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Dickory Cronke Daniel Defoe

Part I

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I come next to speak of the manner of his death and the consequences thereof, which are, indeed, very surprising, and, perhaps, not altogether unworthy a general observation. I shall relate them as briefly as I can, and leave every one to believe or disbelieve as he thinks proper.

Upon the 26th of May, 1718, according to his usual method, about four in the afternoon, he went out to take his evening walk; but before he could reach the place he intended, he was siezed with an apoplectic fit, which only gave him liberty to sit down under a tree, where, in an instant, he was deprived of all manner of sense and motion, and so he continued, as appears by his own confession afterwards, for more than fourteen hours.

His sister, who knew how exact he was in all his methods, finding him stay a considerable time beyond the usual hour, concludes that some misfortune must needs have happened to him, or he would certainly have been at home before. In short, she went immediately to all the places he was wont to frequent, but nothing could be heard or seen of him till the next morning, when a young man, as he was going to work, discovered him, and went home and told his sister that her brother lay in such a place, under a tree, and, as he believed had been robbed and murdered.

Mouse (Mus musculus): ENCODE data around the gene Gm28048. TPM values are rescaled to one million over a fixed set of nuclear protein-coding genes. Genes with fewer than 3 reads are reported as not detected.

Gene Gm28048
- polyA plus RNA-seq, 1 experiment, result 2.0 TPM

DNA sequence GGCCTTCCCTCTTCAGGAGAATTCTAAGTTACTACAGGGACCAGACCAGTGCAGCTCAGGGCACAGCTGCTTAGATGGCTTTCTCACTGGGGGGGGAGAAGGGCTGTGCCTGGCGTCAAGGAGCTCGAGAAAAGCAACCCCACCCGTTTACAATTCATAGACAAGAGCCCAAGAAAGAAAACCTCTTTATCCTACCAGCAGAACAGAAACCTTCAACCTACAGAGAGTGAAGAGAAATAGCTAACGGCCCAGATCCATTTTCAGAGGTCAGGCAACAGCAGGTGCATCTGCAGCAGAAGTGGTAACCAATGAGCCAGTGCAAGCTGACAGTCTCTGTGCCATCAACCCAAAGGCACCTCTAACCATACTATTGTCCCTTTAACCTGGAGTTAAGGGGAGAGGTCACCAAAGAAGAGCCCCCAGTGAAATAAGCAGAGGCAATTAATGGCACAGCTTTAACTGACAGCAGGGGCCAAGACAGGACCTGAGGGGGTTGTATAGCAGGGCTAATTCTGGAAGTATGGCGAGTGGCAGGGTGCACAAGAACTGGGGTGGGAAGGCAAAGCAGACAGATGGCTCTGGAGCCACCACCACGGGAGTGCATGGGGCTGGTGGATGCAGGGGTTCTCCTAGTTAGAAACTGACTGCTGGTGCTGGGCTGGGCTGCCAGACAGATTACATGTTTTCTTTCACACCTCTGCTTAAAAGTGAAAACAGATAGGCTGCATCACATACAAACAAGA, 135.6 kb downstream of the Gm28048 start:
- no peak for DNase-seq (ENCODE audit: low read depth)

The poor woman, who had all night been under the most dreadful apprehensions, was now frightened and confounded to the last degree. However, recollecting herself, and finding there was no remedy, she got two or three of her neighbours to bear her company, and so hastened with the young man to the tree, where she found her brother lying in the same posture that he had described.

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The dismal object at first view startled and surprised everybody present, and filled them full of different notions and conjectures. But some of the company going nearer to him, and finding that he had lost nothing, and that there were no marks of any violence to be discovered about him, they conclude that it must be an apoplectic or some other sudden fit that had surprised him in his walk, upon which his sister and the rest began to feel his hands and face, and observing that he was still warm, and that there were some symptoms of life yet remaining, they conclude that the best way was to carry him home to bed, which was accordingly done with the utmost expedition.

When they had got him into the bed, nothing was omitted that they could think of to bring him to himself, but still he continued utterly insensible for about six hours. At the sixth hour's end he began to move a little, and in a very short time was so far recovered, to the great astonishment of everybody about him, that he was able to look up, and to make a sign to his sister to bring him a cup of water.

After he had drunk the water he soon perceived that all his faculties were returned to their former stations, and though his strength was very much abated by the length and rigour of the fit, yet his intellects were as strong and vigorous as ever.

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Dickory Cronke
Daniel Defoe

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